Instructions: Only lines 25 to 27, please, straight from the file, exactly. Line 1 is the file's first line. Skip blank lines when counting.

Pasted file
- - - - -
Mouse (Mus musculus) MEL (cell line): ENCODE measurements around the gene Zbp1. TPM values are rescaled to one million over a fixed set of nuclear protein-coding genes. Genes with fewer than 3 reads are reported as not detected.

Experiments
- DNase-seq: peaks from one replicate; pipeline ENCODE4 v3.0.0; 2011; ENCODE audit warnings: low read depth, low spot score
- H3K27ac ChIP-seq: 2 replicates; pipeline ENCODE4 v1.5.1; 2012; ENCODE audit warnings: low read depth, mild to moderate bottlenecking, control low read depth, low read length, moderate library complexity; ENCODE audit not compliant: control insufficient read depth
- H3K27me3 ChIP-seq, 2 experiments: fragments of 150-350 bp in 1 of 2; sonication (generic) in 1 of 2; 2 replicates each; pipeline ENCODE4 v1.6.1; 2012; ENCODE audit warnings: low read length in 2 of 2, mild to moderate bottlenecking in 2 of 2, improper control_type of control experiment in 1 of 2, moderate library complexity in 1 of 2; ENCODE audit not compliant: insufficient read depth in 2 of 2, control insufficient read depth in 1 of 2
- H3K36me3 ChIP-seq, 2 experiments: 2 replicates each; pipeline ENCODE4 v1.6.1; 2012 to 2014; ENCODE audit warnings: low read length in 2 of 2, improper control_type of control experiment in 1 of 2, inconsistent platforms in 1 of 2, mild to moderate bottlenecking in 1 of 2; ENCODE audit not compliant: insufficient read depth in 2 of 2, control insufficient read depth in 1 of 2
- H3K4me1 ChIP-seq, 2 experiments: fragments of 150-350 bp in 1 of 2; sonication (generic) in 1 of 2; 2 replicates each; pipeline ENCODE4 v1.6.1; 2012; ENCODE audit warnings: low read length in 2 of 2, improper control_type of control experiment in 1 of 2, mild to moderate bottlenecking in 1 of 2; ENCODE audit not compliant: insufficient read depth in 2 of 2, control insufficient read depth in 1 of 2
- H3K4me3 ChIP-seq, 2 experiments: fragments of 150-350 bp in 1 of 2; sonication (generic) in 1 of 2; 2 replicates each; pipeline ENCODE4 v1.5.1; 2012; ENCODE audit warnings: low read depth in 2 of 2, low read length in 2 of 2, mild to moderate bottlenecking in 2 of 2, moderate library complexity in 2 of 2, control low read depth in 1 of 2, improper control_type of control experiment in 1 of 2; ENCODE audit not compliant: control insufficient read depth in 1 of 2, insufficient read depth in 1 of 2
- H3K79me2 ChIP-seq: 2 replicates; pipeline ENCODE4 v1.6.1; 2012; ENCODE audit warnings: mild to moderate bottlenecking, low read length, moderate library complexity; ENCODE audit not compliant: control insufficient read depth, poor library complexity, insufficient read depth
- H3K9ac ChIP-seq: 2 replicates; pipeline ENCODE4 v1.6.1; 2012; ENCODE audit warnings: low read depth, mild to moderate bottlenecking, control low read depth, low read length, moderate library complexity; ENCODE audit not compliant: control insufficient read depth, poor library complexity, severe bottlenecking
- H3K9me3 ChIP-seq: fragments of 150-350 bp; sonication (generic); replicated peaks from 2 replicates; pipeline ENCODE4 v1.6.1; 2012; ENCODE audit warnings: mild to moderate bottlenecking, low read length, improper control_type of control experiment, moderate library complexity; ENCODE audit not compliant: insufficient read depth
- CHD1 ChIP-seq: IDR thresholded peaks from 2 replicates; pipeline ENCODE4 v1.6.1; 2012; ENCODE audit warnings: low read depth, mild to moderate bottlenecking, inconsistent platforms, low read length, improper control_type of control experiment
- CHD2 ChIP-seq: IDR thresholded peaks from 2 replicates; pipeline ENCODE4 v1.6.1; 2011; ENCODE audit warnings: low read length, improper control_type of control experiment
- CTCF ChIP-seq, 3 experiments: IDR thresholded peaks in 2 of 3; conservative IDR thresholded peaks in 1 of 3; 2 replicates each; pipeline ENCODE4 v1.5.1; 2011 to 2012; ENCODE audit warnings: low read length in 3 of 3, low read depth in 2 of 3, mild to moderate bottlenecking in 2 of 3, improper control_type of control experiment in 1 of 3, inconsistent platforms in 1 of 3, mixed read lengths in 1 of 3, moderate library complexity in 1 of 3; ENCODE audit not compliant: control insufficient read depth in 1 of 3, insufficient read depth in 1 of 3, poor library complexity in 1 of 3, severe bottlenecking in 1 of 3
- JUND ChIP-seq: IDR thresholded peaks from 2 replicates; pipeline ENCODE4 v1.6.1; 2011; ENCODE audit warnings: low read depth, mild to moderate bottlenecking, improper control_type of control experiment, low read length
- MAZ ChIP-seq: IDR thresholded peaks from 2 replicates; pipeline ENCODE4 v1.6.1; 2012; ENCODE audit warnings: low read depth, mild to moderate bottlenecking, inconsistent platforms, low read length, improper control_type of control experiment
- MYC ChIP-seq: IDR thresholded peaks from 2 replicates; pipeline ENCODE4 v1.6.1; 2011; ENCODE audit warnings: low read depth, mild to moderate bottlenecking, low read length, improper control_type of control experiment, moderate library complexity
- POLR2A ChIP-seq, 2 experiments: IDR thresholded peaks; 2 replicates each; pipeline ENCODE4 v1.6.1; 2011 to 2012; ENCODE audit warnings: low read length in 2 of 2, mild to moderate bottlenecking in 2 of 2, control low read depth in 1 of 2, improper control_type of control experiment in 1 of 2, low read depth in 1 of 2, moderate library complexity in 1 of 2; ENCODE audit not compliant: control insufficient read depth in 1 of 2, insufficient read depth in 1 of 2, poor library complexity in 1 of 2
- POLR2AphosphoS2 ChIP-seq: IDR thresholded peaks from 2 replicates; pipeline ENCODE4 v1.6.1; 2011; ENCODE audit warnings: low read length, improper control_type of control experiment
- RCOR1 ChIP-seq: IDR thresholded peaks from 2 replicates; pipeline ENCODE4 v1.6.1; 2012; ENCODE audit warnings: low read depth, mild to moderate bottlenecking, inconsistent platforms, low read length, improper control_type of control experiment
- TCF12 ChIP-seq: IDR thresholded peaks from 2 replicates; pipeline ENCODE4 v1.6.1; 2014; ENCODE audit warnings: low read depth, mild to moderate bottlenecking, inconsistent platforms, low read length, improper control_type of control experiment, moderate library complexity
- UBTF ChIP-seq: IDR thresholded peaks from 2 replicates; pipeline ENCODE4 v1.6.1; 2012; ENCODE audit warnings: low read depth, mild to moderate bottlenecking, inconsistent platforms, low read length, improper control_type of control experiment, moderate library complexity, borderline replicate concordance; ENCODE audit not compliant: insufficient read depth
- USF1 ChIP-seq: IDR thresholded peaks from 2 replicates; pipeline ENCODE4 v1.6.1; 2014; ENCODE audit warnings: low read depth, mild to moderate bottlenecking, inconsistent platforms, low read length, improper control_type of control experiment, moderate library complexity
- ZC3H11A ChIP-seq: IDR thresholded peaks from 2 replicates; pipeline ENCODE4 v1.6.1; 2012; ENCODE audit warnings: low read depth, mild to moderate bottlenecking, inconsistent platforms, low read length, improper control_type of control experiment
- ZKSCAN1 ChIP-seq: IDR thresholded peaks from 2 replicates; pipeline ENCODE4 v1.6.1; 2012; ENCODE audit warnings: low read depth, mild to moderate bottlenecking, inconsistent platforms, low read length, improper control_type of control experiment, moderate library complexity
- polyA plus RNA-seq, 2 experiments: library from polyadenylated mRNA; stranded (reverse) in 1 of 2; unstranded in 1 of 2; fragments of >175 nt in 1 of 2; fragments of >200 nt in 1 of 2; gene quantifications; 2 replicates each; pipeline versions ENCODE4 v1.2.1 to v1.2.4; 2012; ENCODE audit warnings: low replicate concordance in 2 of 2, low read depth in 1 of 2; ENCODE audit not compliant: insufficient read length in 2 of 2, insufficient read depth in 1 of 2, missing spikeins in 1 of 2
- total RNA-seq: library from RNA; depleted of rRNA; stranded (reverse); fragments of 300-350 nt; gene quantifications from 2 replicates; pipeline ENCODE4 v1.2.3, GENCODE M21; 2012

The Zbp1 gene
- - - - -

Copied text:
- ZKSCAN1 ChIP-seq: IDR thresholded peaks from 2 replicates; pipeline ENCODE4 v1.6.1; 2012; ENCODE audit warnings: low read depth, mild to moderate bottlenecking, inconsistent platforms, low read length, improper control_type of control experiment, moderate library complexity
- polyA plus RNA-seq, 2 experiments: library from polyadenylated mRNA; stranded (reverse) in 1 of 2; unstranded in 1 of 2; fragments of >175 nt in 1 of 2; fragments of >200 nt in 1 of 2; gene quantifications; 2 replicates each; pipeline versions ENCODE4 v1.2.1 to v1.2.4; 2012; ENCODE audit warnings: low replicate concordance in 2 of 2, low read depth in 1 of 2; ENCODE audit not compliant: insufficient read length in 2 of 2, insufficient read depth in 1 of 2, missing spikeins in 1 of 2
- total RNA-seq: library from RNA; depleted of rRNA; stranded (reverse); fragments of 300-350 nt; gene quantifications from 2 replicates; pipeline ENCODE4 v1.2.3, GENCODE M21; 2012